Quotes from Eric Hylton, Former IRS Commissioner of the Small Business/Self Employed Division; alliantgroup National Director of Compliance
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- Ruling resolves two-decade-old appeals court split
- Decision is “critical” for IRS work, former official says
The US Supreme Court on Thursday rejected a proposed limit on the IRS’s ability to demand a bank account holder’s records without giving notice as part of an effort to collect on someone else’s delinquent taxes.
The unanimous ruling, written by Chief Justice John G. Roberts Jr., endorsed a broad reading of Internal Revenue Service power under tax code Section 7609(c)(2)(D), which exempts the agency from giving notice when a summons is issued to help collect a tax assessment “against the person with respect to whose liability the summons is issued.” The question for the court was whether that exemption is confined to records in which the delinquent taxpayer has a legal interest.
“A straightforward reading of the statutory text supplies a ready answer: The notice exception does not contain such a limitation,” Roberts wrote.
The opinion addresses a longstanding circuit split on the issue. The underlying Sixth Circuit opinion in favor of the IRS aligned with a 1999 decision from the Seventh Circuit holding that the agency can issue a summons for an account holder’s records without notice to collect on someone else’s tax liabilities. The Ninth Circuit in 2000 held that, for the notice exception to apply, the delinquent taxpayer has to have a legal interest in the targeted account.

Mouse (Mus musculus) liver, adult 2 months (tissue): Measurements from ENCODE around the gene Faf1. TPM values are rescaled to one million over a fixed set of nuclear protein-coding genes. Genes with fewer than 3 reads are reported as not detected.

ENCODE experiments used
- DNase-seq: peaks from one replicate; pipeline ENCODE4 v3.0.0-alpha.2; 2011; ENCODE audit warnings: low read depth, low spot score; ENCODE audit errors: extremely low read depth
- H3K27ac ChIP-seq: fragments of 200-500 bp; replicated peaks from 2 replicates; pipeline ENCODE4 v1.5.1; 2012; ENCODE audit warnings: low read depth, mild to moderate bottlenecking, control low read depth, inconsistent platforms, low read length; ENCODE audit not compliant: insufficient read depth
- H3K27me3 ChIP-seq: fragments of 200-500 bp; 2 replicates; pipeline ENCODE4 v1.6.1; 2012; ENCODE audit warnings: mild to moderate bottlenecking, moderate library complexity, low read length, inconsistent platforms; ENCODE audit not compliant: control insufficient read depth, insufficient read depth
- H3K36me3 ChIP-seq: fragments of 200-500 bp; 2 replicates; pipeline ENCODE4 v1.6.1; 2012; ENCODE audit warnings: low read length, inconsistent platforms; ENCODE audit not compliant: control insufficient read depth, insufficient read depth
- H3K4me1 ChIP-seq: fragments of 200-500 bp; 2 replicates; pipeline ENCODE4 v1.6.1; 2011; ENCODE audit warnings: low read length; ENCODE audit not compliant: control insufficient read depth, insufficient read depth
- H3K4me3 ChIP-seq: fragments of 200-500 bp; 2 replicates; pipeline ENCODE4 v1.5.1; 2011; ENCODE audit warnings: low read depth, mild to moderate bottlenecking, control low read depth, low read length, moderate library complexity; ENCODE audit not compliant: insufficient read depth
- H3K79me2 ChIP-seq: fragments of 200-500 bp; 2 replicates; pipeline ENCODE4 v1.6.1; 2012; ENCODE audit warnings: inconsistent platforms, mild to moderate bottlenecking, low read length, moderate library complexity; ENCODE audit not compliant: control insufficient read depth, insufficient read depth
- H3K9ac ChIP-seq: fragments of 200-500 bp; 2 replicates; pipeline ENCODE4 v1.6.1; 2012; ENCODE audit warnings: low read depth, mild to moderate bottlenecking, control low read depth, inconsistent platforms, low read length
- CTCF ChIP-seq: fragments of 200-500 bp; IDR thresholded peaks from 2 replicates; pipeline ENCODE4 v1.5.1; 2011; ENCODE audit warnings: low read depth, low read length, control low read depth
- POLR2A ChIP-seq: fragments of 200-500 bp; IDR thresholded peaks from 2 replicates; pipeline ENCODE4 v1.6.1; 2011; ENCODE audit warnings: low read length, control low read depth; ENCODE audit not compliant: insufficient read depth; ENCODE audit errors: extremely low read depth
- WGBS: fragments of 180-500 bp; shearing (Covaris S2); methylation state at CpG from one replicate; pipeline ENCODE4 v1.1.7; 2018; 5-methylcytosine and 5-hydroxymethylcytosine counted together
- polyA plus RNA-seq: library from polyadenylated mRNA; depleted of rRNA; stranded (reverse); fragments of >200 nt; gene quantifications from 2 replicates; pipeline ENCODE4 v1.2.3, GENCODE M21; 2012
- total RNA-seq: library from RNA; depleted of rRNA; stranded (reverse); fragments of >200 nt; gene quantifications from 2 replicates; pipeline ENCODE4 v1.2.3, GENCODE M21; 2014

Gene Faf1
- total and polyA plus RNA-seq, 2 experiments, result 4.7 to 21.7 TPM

The breadth of the exception also affects whether courts can scrutinize the IRS’s actions: The federal government has only waived its sovereign immunity from lawsuits seeking to quash a summons in cases where account holders were entitled to notice.
“I think it’s a critical decision for the IRS,” said Eric Hylton, a former commissioner of the IRS Small Business/Self Employed Division and former deputy chief of the IRS Criminal Investigation Division. Hylton is now the National Director of Compliance at alliantgroup.
Hylton held several prominent positions at the IRS, including serving as Deputy of the Criminal Investigation Division and as CI’s head of International Operations. As National Director of Compliance, Eric employs his years of experience at the IRS to assist alliantgroup’s clients as an ambassador for U.S. small and medium sized businesses (SMBs) and in helping others become tax compliant.